John Tyman's
Cultures in Context Series
Studies of the Maasai, the Luhya, and Nairobi's Urban Fringe
Glimpses of Family Life II
43. Glimpses of Family Life (c): Sam's Aunt Cheryl : 631-646
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Glimpses of Family Life (c): Sam's Aunt Cheryl
631. Sam lived with his aunt ... shown here with family pets in the lane at the back of her house. The stone wall on the left, as usual, separates her community from a wealthier neighbourhood.
632. Behind the house, which they rent, was a small backyard where they kept their livestock and stored odds and ends of equipment.
633. The wooden doorway in the rear is the entrance to this yard. The wood is for cooking and heating.
634. Sam's cousins outside the toilet, which has a blue door. The door on the left is to the bathroom.
635. The cousins’ pet birds are fed on leftovers, whatever is available. Sam himself built the chicken shed from pieces of wood and tin he was able to scrounge locally.
636. The interior of their house. As usual the functions of living room, sitting room and kitchen are combined ... within a space of 9 square metres. Sam slept behind the curtain on the left. The map on the wall shows the Horn of Africa and the Arabian Peninsula but not Kenya.
637. Sam's bedroom in Australia, was very different. He shared it with one his adopted Australian brothers, but he had space of his own ... and there was a large TV he could watch in the room next door!
638. While he was away in Australia his bicycle was hung over the bed for safe-keeping.
639. His Aunt prepares dinner using the cheapest greens available, a type of kale, which will add flavour to their ugali.
640. In fine weather it will be cooked outside, beside the bathroom.
641. His aunt has two children of her own, but offered to look after Sam when he was nine. He never knew his father, his mother died when he was 3, and the friend of his mother's who cared for him next died when Sam was 5. His grandmother then looked after him for a while, but she was an alcoholic and would threaten Sam with a large knife if he asked for food when she was drunk. He had to hide till she sobered up, afraid that she would kill him. He would spend days at a time collecting firewood in the bush, and selling it to local businesses to make enough money to feed and clothe himself so as to not antagonize her.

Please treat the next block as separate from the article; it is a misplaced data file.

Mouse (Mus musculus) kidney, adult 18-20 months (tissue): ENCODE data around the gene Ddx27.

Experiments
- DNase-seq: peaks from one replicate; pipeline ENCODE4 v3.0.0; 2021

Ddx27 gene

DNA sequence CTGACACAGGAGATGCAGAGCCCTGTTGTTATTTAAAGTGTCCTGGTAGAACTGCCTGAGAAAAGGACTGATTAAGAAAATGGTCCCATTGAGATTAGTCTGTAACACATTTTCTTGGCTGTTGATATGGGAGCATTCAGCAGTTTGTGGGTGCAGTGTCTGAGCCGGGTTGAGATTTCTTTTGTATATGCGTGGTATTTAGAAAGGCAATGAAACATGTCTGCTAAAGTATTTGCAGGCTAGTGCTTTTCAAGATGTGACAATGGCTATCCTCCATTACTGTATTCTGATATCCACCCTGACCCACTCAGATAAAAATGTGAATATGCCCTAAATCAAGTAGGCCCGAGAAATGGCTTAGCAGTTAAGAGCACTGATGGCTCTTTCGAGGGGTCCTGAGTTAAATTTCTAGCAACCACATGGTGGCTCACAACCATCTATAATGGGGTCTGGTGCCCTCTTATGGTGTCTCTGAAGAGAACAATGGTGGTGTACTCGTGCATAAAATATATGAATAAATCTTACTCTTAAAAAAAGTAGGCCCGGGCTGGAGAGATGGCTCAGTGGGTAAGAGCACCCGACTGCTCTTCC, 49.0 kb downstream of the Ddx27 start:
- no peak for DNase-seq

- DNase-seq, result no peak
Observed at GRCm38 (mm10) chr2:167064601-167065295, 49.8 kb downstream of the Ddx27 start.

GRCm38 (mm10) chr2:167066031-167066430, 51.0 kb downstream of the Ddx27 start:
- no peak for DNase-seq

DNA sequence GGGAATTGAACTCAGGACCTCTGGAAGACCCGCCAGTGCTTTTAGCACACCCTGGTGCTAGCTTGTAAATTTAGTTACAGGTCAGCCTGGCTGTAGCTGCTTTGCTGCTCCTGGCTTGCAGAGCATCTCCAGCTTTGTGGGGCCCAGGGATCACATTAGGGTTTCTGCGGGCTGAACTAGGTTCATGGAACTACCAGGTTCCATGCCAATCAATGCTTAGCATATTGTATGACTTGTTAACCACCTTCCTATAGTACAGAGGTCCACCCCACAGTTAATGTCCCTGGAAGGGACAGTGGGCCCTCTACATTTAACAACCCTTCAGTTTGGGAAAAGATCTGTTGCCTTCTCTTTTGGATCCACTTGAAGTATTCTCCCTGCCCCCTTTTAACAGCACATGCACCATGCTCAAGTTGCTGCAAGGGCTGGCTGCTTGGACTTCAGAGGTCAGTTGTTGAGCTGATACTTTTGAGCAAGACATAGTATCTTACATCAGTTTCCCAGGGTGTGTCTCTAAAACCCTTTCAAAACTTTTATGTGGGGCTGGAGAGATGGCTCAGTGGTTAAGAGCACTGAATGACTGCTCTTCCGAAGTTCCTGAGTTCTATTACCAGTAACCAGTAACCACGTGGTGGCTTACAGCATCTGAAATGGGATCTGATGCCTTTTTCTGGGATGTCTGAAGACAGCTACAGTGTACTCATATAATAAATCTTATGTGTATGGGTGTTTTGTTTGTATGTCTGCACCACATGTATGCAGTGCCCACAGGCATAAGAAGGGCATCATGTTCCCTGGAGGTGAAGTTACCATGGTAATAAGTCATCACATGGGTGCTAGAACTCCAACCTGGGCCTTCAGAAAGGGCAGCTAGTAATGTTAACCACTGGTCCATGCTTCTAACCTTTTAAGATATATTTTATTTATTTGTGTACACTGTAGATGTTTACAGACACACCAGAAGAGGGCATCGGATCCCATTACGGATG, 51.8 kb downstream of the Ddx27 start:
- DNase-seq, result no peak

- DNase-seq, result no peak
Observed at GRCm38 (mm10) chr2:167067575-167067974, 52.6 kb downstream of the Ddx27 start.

642. When he was 7 he struck up a friendship with an old cook (who he refers to as Sho Sho, meaning "grandfather") in small hotel like this  to which he used to sell wood, who offered Sam food and shelter in a place where he need no longer fear for his life. In return Sam had simply to help him cook, clean and collect wood
643. James (2) and Daniel (3) take off their shoes before going inside. Their mother is as house proud as any woman in Canada or Australia and keeps the place spotless. One of the boys is 3 years old, the other 2.
644. The pups must be fed, and that is an extra expense. Sam's Aunt and uncle are extremely poor but they somehow managed to feed and clothe him and send him to school.
645. The wheelbarrow is used in hauling water in cans from the nearest standpipe. Sam helped with this when he was home.
646. The front wall of their neighbour's house looks a bit like a garage door: but it is simply made of steel sheets nailed to posts and then painted. The street where the children live is dusty in the dry months and muddy when wet, but it was where Sam was first given a home.


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